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i am student and want to know more about the dynamics memory management. For C++, calling operator new() can allocate a memory block under the Heap(Free Store ). In fact, I have not a full picture how to achieve it.

There are a few questions: 1) What is the mechanism that the OS can allocate a memory block?? As I know, there are some basic memory allocation schemes like first-fit, best-fit and worst-fit. Does OS use one of them to allocate memory dynamically under the heap?

2) For different platform like Android, IOS, Window and so on, are they used different memory allocation algorithms to allocate a memory block?

3) For C++, when i call operator new() or malloc(), Does the memory allocator allocate a memory block randomly in the heap?

Hope anyone can help me.

Thanks

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1 Answer 1

up vote 1 down vote accepted

malloc is not a system call, it is library (libc) routine which goes through some of its internal structures to give you address of a free piece of memory of the required size. It only does a system call if the process' data segment (i.e. virtual memory it can use) is not "big enough" according to the logic of malloc in question. (On Linux, the system call to enlarge data segment is brk)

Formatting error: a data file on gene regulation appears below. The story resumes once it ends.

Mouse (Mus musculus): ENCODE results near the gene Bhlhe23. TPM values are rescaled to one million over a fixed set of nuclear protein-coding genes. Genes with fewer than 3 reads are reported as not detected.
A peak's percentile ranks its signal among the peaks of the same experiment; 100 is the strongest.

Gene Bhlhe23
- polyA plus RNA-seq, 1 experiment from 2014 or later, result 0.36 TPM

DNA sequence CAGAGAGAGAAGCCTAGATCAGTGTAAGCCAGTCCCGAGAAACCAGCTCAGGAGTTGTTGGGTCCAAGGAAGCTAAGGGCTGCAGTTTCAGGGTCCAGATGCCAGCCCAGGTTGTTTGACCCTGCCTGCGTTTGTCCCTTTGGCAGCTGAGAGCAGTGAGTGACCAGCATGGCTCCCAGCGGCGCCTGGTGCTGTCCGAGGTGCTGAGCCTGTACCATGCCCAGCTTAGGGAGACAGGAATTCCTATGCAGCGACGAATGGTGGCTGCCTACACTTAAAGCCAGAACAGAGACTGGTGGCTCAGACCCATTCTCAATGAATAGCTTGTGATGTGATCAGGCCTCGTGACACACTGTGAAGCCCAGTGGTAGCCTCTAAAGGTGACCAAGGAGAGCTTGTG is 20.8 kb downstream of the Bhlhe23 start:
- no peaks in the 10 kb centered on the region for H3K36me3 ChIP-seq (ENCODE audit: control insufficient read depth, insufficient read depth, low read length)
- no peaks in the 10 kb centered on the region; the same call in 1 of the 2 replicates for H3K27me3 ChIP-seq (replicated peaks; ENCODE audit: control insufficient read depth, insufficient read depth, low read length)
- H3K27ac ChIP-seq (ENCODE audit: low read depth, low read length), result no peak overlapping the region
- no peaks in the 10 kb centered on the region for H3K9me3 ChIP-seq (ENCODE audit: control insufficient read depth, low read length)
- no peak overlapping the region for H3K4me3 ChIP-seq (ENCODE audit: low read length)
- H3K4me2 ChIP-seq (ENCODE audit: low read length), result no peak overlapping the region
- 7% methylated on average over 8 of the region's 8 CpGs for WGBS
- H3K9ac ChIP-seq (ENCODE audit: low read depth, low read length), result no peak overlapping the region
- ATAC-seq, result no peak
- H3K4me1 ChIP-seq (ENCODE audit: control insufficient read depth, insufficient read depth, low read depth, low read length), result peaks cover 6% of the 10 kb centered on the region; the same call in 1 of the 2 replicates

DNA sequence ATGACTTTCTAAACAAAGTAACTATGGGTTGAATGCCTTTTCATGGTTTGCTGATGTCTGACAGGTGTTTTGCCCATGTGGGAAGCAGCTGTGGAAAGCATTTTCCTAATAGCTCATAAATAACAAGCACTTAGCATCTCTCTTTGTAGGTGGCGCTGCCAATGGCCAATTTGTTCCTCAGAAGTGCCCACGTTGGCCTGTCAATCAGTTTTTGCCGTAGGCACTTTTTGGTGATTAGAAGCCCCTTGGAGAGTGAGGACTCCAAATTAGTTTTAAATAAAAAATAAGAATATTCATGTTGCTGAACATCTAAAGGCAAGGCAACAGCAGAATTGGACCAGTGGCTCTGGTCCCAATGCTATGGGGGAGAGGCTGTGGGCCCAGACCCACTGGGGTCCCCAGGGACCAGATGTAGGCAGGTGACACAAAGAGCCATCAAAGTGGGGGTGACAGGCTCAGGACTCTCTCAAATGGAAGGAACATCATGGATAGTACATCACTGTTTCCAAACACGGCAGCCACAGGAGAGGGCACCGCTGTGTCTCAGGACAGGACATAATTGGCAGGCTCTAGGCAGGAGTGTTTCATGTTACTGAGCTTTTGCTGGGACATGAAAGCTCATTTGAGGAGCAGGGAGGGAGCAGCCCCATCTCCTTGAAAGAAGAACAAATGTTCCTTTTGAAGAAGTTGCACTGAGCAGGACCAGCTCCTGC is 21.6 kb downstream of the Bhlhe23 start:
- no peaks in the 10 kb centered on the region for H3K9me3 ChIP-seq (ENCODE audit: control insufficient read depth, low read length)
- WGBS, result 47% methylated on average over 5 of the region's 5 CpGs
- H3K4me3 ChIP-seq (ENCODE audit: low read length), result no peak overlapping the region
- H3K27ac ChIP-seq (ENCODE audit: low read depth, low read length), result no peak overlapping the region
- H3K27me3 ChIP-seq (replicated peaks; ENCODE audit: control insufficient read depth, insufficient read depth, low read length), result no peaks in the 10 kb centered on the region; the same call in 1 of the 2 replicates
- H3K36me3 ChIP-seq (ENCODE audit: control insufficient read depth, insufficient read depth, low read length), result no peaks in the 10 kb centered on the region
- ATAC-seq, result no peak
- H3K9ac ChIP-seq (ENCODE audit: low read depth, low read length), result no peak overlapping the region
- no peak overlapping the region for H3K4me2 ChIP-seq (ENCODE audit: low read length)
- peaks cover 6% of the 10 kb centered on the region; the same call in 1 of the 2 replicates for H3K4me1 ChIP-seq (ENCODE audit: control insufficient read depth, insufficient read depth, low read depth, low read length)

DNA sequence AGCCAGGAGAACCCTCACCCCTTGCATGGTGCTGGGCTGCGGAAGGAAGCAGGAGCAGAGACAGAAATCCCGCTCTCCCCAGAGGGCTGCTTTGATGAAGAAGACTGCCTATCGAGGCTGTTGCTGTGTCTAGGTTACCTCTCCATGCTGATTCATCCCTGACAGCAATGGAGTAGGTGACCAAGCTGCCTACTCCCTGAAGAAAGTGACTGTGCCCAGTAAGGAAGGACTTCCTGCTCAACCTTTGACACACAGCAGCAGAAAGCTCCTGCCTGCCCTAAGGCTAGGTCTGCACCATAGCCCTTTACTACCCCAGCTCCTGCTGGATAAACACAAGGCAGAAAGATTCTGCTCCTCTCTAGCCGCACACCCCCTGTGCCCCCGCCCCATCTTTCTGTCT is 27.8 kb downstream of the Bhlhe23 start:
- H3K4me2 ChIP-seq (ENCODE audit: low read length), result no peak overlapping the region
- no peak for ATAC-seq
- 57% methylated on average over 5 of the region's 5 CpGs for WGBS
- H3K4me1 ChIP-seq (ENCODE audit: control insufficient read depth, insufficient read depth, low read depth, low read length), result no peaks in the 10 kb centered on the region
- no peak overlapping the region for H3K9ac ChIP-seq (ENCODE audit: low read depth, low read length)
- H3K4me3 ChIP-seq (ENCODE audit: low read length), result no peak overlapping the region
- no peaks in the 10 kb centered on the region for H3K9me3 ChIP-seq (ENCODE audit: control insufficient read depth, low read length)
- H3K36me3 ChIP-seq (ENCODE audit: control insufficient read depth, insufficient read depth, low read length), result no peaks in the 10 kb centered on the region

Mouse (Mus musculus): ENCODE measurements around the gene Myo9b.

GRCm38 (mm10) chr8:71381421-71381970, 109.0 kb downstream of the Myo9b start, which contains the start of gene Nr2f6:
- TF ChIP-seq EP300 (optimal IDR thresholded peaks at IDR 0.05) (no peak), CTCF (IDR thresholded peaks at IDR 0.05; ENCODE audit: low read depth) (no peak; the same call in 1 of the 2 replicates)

Simply said, malloc provides fine-grained memory management, while OS manages coarser, big chunks of memory made available to that process.

Not only different platforms, but also different libraries use different malloc; some programs (e.g. python) use its internal allocator instead as they know its own usage patterns and can increase performance that way.

There is a longthy article about malloc at wikipedia.

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Thanks for your answer –  King Wu Sep 13 '11 at 15:45
    
@King Wu: mark it as answer using the checkmark, so that SO knows it has been answered satisfactorily. –  eudoxos Sep 13 '11 at 15:49

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